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Genotoxic consequences associated with oxidative damage in testis of mice subjected to iron intoxication

Doreswamy, K. and Muralidhara, Dr. (2005) Genotoxic consequences associated with oxidative damage in testis of mice subjected to iron intoxication. Toxicology, 206. pp. 169-178.

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Abstract

While iron-induced testicular dysfunction has been demonstrated adequately, the mechanism(s) involved and the genotoxic implications are not fully understood. In order to understand the genotoxic effects of iron intoxication, initially induction of oxidative stress response in testis of adult albino mice (CFT-Swiss) was ascertained following administration (i.p.) of acute sub-lethal doses of iron dextran (ID). Subsequently, multiple sub-lethal doses (50, 100 and 200 mg/kg bw/day) were employed to characterize effects on lipid peroxidation (LPO) in testis (homogenates, microsomal/mitochondrial fractions), DNA damage and incidence of abnormal sperms. While acute doses of ID induced only a marginal increase in LPO response in testis at 24 h of administration, multiple doses elicited a moderate (30–40%) increase in LPO in whole homogenates and significant dose-related elevation in both mitochondrial (20–45%) and microsomal fractions (25–65%). This was associated with significant increase in DNA damage in the testis as evidenced by increased single strand breaks in a fluorimetric analysis of DNA unwinding (FADU) assay. Further, evidences of oxidative damage in testis was evident in terms of increased protein carbonyls and altered antioxidant enzymic activities. The genotoxic implications were investigated by quantification of the frequency of abnormal sperms sampled at specific periods during spermatogenetic cycle. Nearly three- to seven-fold increase in percent abnormal sperms among the ID treated males were evident during the first 3 weeks although the counts were unaffected. Interestingly, in a classical dominant lethal (DL) assay, mating of ID treated (100 mg/kg bw/day for 5 days) males sequentially for a period of 5 weeks with untreated females resulted in a significant increase in male-mediated dominant lethal type mutations (the frequency of dead implants) during the first 3 weeks only indicating a stage-specific effect on post-meiotic germ cells. These findings provide an account of the early oxidative damage in testis in vivo following exposure to low levels of iron which may be wholly or in part responsible for the genotoxic consequences observed in this model of iron overload.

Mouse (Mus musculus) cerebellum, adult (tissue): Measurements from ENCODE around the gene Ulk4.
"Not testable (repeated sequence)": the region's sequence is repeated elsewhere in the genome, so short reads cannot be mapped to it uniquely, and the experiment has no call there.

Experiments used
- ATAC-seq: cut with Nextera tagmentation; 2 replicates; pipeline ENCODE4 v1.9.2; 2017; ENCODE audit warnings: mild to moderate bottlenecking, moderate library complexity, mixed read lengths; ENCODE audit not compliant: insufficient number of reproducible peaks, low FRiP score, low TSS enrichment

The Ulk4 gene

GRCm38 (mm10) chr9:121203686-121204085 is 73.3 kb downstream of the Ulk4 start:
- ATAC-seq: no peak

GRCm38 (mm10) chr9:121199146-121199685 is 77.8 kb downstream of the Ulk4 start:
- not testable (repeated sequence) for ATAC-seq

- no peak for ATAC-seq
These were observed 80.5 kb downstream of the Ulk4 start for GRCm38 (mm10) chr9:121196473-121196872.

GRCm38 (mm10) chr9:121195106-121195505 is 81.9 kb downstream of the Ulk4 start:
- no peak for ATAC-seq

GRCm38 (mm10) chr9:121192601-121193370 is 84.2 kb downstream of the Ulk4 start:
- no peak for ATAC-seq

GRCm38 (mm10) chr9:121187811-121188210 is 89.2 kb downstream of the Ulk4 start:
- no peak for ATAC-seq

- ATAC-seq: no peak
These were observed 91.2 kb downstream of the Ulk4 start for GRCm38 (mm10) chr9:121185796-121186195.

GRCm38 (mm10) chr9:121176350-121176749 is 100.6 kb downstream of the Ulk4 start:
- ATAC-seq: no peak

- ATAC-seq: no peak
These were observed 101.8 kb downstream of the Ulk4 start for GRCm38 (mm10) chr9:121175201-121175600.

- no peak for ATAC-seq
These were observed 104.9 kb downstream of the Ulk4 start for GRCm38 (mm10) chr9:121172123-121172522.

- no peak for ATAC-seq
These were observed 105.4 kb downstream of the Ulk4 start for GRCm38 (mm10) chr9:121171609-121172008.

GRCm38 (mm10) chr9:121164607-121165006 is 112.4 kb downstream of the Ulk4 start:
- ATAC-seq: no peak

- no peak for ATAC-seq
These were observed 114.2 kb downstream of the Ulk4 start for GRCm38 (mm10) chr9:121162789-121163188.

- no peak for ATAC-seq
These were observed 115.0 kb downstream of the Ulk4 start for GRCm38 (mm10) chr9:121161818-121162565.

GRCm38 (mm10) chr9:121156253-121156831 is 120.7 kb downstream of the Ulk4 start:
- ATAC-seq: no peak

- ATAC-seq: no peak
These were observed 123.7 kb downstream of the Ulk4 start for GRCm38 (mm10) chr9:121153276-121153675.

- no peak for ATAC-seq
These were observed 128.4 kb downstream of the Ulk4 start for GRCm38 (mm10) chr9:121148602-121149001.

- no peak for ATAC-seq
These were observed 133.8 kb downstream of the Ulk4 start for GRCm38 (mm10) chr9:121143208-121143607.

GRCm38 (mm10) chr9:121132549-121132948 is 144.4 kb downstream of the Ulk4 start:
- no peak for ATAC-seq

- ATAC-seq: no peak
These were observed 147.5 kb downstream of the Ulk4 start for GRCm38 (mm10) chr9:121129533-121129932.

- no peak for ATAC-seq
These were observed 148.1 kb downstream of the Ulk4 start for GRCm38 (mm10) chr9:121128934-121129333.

Item Type: Article
Uncontrolled Keywords: Iron dextran; Oxidative damage; Testis; Genotoxicity; Abnormal sperms; Dominant lethal mutations
Subjects: 600 Technology > 01 Medical sciences > 09 Human Physiology
600 Technology > 01 Medical sciences > 17 Toxicology
Divisions: Dept. of Biochemistry
Depositing User: Food Sci. & Technol. Information Services
Date Deposited: 11 Oct 2007 10:05
Last Modified: 28 Dec 2011 09:31
URI: http://ir.cftri.com/id/eprint/1497

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